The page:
Controller and Auditor General, Charles Kichere said in his latest audit report that despite the law requiring electronic money issuers which are non-bank and non-financial institution to submit to BoT balances in the electronic money account that have been dormant consecutively for a period of five years, the MNOs largely ignore such need.
The CAG report said following concerns of non-compliance with regulations, BoT through letter/circular with Reference No. LB.422/535/02/11 dated 25th September, 2019 ordered MNOs to remit all unclaimed balances held in trust/electronic money accounts.
“The review of account statement for unclaimed balances from licensed electronic money Issuers revealed that as of June 2020, there were a total of 9.7bn/- remitted to BoT by the licensed MNOs,” the report said adding that by October 2020, all MNOs had remitted a total of 11.1bn/-.
The remitted unclaimed financial assets submitted by MNOs, included over 9bn/- from Vodacom Tanzania Plc’s M-Pesa platform; over 1.35bn/- from Tigo Tanzania’s Tigo-Pesa platform; over 726.18m/- from Airtel Tanzania’s Airtel Money platform and over 38.56m/- from Zantel’s EzyPesa platform.
The CAG however noted that, BoT officials did not conduct verification of remitted unclaimed financial assets made by MNOs as required by the law hence exposing the financial assets . He said the regulatory weaknesses which are evident both at the central bank and Treasury are a result of poor regulations and vague working arrangements.
“Despite the fact that all four MNOs remitted unclaimed balances to BoT, up to the time of this audit the bank did not verify the amount so remitted to ascertain that it was the actual amount pending to MNOs. The interviewed BoT Officials revealed that BoT sampled only those MNOs with high risk by using RBS Manual to the extent that it was not possible to verify each MNO,” the CAG report added.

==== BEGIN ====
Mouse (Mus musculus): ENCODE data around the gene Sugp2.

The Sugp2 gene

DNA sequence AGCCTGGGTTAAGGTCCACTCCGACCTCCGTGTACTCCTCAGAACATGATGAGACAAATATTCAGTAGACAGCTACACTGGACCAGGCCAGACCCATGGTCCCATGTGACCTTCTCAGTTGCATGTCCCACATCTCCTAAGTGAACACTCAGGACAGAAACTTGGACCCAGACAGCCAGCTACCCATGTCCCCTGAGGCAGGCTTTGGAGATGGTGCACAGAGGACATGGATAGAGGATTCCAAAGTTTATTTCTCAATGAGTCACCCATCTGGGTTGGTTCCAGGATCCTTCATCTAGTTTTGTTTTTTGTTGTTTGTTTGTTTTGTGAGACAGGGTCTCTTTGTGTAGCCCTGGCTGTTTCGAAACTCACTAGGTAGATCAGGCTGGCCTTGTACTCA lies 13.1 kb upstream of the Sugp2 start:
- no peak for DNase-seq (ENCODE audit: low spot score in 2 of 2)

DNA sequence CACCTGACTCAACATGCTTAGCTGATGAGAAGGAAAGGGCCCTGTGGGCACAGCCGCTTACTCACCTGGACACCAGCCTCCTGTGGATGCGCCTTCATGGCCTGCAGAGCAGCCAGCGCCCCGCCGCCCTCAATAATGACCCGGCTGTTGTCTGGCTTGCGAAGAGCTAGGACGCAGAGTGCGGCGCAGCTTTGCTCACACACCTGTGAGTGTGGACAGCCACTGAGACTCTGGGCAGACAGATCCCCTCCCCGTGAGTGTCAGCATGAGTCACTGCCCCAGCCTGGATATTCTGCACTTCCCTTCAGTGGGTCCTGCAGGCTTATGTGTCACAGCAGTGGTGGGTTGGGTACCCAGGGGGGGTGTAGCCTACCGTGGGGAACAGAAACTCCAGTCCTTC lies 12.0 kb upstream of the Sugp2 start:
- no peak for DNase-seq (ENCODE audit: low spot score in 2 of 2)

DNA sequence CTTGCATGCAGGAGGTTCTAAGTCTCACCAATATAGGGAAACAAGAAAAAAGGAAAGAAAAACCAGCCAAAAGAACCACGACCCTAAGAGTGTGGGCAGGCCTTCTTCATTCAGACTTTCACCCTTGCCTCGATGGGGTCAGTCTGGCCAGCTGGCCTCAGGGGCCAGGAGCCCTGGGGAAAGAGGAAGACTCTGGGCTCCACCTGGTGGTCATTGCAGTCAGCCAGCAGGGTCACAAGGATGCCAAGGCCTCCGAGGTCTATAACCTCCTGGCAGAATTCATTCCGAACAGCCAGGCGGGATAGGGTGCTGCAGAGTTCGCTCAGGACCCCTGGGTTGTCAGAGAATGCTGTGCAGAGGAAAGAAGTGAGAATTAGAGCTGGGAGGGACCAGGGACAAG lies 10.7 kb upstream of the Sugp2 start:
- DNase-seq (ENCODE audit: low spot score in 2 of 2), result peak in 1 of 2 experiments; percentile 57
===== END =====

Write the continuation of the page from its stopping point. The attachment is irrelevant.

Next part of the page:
“Furthermore, it was revealed that MNOs normally attach together with the remittance letter, a list of individuals against their balances for verification. However, from the four electronic money issuers, we noted the list from EzyPesa only,” the CAG stated.
“Consequently, BoT could not ascertain on whether the amount remitted was the actual unclaimed customer balances with more than five years of age in 75 percent of the electronic money issuers,” the report noted saying for instance, BoT officials indicated that among the weakness noted during their onsite examination, was a charge of 600/- maintenance fee for dormant customer balances in the electronic money accounts aged below five years without approval by the central bank.
The CAG conducted the audit following concerns that there are a number of challenges facing management and disposal of abandoned assets with estimates indicating that as of June 2016, the financial assets totalled 89.9bn/- being held MNOs, banks and other financial institutions.
“Efficient management of unclaimed assets would also support achievement of Vision 2025 which aims at attaining high quality livelihood for all Tanzanians by 2025. It will similarly assist in promoting achievement of United Nation’s 2030 Agenda for Sustainable Development Goal number 17 which emphasizes and requires developing countries to strengthen domestic resource mobilization and identification of additional financial resources from multiple sources,” the report noted.